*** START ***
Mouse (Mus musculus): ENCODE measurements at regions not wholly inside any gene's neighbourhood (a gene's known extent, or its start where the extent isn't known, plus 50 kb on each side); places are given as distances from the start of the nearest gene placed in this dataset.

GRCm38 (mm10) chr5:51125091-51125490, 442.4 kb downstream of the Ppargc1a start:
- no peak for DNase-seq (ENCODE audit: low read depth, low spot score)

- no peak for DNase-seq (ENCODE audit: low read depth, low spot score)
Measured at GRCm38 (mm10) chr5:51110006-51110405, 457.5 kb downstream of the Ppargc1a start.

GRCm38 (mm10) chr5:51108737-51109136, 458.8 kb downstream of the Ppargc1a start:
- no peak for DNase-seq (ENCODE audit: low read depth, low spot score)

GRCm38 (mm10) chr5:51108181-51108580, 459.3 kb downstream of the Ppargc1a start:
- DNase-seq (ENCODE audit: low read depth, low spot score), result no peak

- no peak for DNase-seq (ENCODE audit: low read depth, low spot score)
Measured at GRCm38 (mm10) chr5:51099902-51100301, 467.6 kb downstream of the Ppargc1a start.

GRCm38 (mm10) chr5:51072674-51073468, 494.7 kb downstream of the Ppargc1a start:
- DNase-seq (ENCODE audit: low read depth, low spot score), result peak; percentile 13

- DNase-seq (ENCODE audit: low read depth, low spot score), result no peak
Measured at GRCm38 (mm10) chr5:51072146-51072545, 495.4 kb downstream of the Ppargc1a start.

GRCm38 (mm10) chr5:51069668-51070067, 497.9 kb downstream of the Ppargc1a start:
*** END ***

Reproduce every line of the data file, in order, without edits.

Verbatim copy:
Mouse (Mus musculus): ENCODE measurements at regions not wholly inside any gene's neighbourhood (a gene's known extent, or its start where the extent isn't known, plus 50 kb on each side); places are given as distances from the start of the nearest gene placed in this dataset.

GRCm38 (mm10) chr5:51125091-51125490, 442.4 kb downstream of the Ppargc1a start:
- no peak for DNase-seq (ENCODE audit: low read depth, low spot score)

- no peak for DNase-seq (ENCODE audit: low read depth, low spot score)
Measured at GRCm38 (mm10) chr5:51110006-51110405, 457.5 kb downstream of the Ppargc1a start.

GRCm38 (mm10) chr5:51108737-51109136, 458.8 kb downstream of the Ppargc1a start:
- no peak for DNase-seq (ENCODE audit: low read depth, low spot score)

GRCm38 (mm10) chr5:51108181-51108580, 459.3 kb downstream of the Ppargc1a start:
- DNase-seq (ENCODE audit: low read depth, low spot score), result no peak

- no peak for DNase-seq (ENCODE audit: low read depth, low spot score)
Measured at GRCm38 (mm10) chr5:51099902-51100301, 467.6 kb downstream of the Ppargc1a start.

GRCm38 (mm10) chr5:51072674-51073468, 494.7 kb downstream of the Ppargc1a start:
- DNase-seq (ENCODE audit: low read depth, low spot score), result peak; percentile 13

- DNase-seq (ENCODE audit: low read depth, low spot score), result no peak
Measured at GRCm38 (mm10) chr5:51072146-51072545, 495.4 kb downstream of the Ppargc1a start.

GRCm38 (mm10) chr5:51069668-51070067, 497.9 kb downstream of the Ppargc1a start: